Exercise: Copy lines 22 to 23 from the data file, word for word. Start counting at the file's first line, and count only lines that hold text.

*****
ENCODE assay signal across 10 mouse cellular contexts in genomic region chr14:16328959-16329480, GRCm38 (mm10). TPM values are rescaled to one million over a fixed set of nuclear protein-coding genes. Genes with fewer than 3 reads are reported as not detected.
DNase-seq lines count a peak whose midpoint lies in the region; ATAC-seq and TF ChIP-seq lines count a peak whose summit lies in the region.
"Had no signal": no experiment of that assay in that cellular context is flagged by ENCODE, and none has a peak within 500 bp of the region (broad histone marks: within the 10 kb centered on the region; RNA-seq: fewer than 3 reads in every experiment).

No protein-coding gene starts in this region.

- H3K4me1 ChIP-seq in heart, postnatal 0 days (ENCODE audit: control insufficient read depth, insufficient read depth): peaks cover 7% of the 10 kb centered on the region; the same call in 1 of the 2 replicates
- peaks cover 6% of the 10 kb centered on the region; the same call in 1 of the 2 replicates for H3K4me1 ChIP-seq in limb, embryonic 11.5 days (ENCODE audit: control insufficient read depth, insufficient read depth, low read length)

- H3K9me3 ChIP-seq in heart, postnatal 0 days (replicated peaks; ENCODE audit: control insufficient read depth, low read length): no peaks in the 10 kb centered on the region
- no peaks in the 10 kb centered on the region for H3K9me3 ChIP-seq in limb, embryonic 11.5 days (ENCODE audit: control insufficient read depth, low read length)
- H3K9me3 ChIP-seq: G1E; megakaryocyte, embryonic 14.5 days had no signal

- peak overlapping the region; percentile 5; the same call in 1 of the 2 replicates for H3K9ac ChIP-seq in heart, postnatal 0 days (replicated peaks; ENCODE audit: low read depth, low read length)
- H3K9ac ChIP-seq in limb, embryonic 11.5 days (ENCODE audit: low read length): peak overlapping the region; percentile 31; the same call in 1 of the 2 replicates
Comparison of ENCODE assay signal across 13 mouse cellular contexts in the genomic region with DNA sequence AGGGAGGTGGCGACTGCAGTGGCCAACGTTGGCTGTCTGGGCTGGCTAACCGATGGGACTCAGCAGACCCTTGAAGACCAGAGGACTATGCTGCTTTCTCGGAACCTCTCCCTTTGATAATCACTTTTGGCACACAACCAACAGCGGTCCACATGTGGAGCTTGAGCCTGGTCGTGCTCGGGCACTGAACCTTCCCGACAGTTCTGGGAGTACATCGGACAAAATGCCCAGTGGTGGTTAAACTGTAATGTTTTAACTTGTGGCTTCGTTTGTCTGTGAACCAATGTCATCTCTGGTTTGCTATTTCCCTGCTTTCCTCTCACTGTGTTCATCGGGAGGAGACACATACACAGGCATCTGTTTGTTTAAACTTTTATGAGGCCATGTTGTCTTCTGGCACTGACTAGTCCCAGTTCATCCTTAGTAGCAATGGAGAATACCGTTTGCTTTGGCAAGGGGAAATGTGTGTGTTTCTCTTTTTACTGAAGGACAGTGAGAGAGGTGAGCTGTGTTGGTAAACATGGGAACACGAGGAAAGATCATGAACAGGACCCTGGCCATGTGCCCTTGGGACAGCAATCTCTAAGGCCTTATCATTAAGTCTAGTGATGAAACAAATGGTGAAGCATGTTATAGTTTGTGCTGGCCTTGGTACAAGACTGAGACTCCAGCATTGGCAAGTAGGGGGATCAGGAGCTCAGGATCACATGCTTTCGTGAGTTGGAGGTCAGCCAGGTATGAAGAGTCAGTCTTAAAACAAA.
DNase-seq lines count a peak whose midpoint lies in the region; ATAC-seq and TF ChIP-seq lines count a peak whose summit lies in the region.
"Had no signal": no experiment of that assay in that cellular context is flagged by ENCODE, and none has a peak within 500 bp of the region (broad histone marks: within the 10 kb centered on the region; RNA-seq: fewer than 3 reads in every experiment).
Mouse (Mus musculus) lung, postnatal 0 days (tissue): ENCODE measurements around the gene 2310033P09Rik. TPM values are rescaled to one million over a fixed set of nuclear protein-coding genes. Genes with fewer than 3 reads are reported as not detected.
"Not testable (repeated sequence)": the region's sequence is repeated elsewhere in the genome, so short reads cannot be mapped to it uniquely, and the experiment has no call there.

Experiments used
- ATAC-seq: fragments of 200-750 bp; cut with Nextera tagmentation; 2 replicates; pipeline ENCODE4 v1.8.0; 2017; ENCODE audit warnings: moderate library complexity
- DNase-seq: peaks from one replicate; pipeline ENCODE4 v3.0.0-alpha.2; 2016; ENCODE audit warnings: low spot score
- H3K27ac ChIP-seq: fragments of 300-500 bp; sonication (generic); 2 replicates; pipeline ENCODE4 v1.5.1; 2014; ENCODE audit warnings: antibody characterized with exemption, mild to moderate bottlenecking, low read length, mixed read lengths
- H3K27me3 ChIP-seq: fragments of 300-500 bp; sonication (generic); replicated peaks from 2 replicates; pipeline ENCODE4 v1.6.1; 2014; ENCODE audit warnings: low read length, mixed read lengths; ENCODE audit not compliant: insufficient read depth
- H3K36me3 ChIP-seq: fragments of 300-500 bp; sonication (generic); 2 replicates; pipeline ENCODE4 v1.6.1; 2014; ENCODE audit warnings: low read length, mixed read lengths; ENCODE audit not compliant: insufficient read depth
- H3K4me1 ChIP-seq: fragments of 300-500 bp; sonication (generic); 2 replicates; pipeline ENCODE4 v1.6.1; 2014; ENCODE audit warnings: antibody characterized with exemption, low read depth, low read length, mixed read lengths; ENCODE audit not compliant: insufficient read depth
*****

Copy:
- H3K36me3 ChIP-seq: fragments of 300-500 bp; sonication (generic); 2 replicates; pipeline ENCODE4 v1.6.1; 2014; ENCODE audit warnings: low read length, mixed read lengths; ENCODE audit not compliant: insufficient read depth
- H3K4me1 ChIP-seq: fragments of 300-500 bp; sonication (generic); 2 replicates; pipeline ENCODE4 v1.6.1; 2014; ENCODE audit warnings: antibody characterized with exemption, low read depth, low read length, mixed read lengths; ENCODE audit not compliant: insufficient read depth